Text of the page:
Adler has been working on the Origins of Judaism Archaeological Project, which aims to find out when ancient Judeans began to observe the laws of Torah, including dietary rules. He was hoping that the centuries-old fish scraps tossed away after dinner might help shed some light on that. “I can find out a lot about people by going through their garbage,” he says. “So we can learn a tremendous amount of what people were actually doing through the material remains they left behind—and this is particularly true for food.”
When both kingdoms rose to prominence, an average Judean denizen lived under the rule of a king, and was a farmer who plowed fields and harvested crops. With the exception of the societal elite, most individuals were illiterate. So while the educated intellectuals of the time had penned down laws, scribbling them on animal skins or papyrus, the vast majority of Judeans didn't necessarily know about them and couldn’t read them either. Even if the societal intellectuals may have started adopting kashrut, the masses likely hadn’t yet gotten the memo.
“I am interested in social history, in what, the actual regular people were doing but they didn't leave any texts because they were illiterate and left no writing,” Adler says. Archaeology can help bridge that gap, he notes. “If we want to know what the regular people were doing or not doing, archaeology is a wonderful tool to answer this question.”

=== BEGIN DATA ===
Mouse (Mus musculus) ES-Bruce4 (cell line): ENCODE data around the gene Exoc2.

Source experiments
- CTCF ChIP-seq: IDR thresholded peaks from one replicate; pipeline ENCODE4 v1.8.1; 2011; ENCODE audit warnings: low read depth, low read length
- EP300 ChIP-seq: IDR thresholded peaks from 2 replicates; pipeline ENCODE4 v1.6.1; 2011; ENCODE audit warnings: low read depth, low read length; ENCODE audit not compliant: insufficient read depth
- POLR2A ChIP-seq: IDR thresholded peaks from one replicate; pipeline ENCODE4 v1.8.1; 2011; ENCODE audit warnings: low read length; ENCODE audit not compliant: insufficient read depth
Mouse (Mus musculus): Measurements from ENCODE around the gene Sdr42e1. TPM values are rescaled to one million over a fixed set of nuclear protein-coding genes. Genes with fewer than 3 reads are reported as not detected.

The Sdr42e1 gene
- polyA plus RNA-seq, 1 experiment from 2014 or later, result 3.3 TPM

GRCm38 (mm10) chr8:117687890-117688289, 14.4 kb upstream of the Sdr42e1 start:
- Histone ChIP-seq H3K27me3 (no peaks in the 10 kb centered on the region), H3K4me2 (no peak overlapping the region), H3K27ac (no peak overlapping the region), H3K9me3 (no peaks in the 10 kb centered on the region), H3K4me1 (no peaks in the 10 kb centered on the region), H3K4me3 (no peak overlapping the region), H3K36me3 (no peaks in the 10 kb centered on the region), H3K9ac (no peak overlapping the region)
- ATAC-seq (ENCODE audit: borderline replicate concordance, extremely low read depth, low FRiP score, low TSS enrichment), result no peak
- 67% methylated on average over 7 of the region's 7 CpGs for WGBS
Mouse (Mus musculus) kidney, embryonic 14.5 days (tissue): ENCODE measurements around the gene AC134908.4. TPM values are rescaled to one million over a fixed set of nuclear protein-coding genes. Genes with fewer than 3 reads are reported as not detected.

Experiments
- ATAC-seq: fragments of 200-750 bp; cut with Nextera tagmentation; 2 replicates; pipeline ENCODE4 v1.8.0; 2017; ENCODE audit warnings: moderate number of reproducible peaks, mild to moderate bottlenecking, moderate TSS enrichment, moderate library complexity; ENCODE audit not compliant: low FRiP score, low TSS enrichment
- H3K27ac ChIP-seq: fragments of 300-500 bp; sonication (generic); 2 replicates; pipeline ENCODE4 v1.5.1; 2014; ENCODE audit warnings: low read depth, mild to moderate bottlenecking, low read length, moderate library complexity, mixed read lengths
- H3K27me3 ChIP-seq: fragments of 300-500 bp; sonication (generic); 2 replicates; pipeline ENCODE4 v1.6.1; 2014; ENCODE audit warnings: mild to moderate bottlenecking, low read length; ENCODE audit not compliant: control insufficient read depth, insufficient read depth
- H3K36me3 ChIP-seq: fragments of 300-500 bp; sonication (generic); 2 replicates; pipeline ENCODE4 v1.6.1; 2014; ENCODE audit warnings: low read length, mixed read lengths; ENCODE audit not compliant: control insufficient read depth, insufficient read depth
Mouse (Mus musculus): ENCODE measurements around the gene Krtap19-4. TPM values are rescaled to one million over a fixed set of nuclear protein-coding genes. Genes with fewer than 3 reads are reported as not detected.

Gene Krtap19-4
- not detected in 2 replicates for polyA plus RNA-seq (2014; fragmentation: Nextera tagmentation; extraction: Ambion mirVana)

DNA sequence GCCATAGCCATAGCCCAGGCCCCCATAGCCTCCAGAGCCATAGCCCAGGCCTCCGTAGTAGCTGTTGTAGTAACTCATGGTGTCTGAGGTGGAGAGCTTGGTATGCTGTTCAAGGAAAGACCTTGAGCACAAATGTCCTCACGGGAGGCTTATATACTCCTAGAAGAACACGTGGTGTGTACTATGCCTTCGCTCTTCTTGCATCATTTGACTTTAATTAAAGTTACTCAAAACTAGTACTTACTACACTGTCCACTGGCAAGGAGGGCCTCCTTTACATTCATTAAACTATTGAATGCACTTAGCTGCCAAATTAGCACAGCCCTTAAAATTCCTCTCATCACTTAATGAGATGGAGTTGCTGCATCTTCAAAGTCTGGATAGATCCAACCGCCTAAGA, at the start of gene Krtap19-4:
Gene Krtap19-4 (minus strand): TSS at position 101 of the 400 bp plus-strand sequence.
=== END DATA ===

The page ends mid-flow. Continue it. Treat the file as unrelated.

The two scientists didn’t have to dig deep for the vestiges of aquatic life— Lernau had a collection of about 100,000 fish remains gathered from dozens of sites in Israel, which spans 10,000 years, from the Neolithic times to the present. Originally started by his father, it has every piece tucked away in an envelope and filed in meticulously labeled boxes. The collection resides inside his home’s Fish Bone Cellar, which doubles as a bomb shelter during times of armed conflict. Lernau spent three years combing through the boxes and identifying fish species eaten at the ancient Judean settlements ages ago. Altogether, he had looked at about 20,000 fish scraps. It’s important not to call them bones, he notes—because while catfish have bones, the skeletons of sharks and skates are composed of cartilage, the softer connective tissues that in humans makes up joints. These creatures don't leave behind bones, but rather calcified fragments of their cartilaginous vertebrae and an occasional tooth.